CTA: You’ve expressed concerns about WES and its limitations compared to WGS, including diagnostic yield and bias.2 What are your concerns?

Dr Gerstein: Basically, the appeal of WES is it’s the cheaper version of WGS. I think almost anybody would say, if costs were equal, you’ll obviously get more from WGS. The issue is that the price of WGS is dropping, it’s really going down. I mean, we’re approaching the $1000 genome and [it] will be even less than that.

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A few years ago, it was prohibitive to do WGS. It was more expensive and there was a strong argument for studying cancer using 5 WES for the cost of 1 WGS. But now the landscape is changing; it’s much cheaper to sequence the whole genome. That’s one aspect.

Another aspect is that even if you’re exclusively interested in the exome — studying a rare disease or cancer and want to focus on a specific genetic mutation in protein-coding genes, or to identify clinically-relevant mutations — even then, it is still the case that WGS is potentially better.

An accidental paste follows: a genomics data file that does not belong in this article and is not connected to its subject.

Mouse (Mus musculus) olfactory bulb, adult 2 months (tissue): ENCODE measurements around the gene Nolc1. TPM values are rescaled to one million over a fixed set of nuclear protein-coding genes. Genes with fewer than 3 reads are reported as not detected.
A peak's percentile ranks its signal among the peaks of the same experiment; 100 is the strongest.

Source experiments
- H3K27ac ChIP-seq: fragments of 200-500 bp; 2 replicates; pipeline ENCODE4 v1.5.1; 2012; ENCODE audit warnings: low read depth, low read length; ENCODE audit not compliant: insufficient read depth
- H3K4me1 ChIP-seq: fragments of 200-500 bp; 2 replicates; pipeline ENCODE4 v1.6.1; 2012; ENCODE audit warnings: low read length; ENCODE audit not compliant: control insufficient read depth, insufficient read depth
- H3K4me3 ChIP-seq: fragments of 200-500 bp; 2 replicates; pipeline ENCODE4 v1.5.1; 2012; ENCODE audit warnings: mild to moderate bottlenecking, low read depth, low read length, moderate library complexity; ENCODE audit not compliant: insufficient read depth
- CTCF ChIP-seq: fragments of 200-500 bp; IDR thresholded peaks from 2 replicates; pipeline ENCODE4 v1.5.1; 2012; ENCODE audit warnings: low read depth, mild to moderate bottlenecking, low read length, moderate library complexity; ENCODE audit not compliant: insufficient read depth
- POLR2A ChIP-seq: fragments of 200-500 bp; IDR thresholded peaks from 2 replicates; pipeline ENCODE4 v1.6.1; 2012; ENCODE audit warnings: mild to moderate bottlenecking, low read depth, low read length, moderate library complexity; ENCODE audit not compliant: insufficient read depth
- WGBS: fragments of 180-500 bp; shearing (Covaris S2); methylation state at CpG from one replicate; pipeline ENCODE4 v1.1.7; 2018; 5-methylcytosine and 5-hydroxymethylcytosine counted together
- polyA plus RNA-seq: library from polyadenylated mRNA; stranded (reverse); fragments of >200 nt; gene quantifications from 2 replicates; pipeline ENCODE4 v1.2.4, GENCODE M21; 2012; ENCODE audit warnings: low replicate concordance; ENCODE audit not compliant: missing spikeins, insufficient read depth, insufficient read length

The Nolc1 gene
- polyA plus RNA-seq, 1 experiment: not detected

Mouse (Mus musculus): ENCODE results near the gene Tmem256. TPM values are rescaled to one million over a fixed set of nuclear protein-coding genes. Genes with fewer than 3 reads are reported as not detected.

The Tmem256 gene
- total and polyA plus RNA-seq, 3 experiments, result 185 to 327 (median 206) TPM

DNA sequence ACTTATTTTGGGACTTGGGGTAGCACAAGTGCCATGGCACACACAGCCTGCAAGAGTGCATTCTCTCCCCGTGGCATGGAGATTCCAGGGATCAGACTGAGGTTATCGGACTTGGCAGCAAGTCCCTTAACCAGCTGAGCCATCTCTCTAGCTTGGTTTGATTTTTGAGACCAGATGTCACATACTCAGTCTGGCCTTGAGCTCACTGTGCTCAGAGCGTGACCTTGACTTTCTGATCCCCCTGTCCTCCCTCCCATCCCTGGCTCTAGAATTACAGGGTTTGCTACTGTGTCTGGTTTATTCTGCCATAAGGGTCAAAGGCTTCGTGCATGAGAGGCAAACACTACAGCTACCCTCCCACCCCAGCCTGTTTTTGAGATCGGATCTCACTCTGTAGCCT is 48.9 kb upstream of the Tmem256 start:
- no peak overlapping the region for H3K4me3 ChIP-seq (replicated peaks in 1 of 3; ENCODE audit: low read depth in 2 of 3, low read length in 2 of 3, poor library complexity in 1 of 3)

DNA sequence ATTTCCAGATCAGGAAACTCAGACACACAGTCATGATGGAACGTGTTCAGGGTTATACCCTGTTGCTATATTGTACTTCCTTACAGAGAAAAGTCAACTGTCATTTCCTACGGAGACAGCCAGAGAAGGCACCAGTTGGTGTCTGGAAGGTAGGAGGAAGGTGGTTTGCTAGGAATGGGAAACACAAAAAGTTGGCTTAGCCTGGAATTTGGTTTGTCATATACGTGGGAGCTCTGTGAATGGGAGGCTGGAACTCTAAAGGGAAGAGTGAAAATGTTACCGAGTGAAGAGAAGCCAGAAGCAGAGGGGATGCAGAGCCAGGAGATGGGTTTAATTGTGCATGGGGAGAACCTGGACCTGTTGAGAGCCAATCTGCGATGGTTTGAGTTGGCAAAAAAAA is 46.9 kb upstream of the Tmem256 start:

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That’s because introducing the capturing reagent can bias [WES] reads. The recording instrument can slightly alter things. If you really want the best coverage and to be able to assess it most cleanly, then it’s better to sequence everything native; to get the whole-genome sequence. People have shown that the variant-identification quality of WGS is superior to WES.

What that means is that if you have a really important sample, and you’re interested only in particular exome region sequences, WGS is still better for identifying variants. Moreover, people are realizing more and more that there are mutations in regulatory regions outside of genes.

The final thing I’ll say is while there’s been a lot of focus on the canonical SNP variants, there are other genomic variants that are much more complicated. Structural variants, INDEL [insertion/deletion] variants. These variants are thought to have much stronger impacts than [SNPs] because a chunk of genome is removed.

One of the issues is that it’s very hard to assess structural variances based on exome sequencing because a structural variance itself might span the protein-coding region and part of a noncoding region, or half of a protein-coding gene and half of a noncoding region. If you’re only interrogating the protein-coding region, you’re not going to be able to characterize the structural variant completely.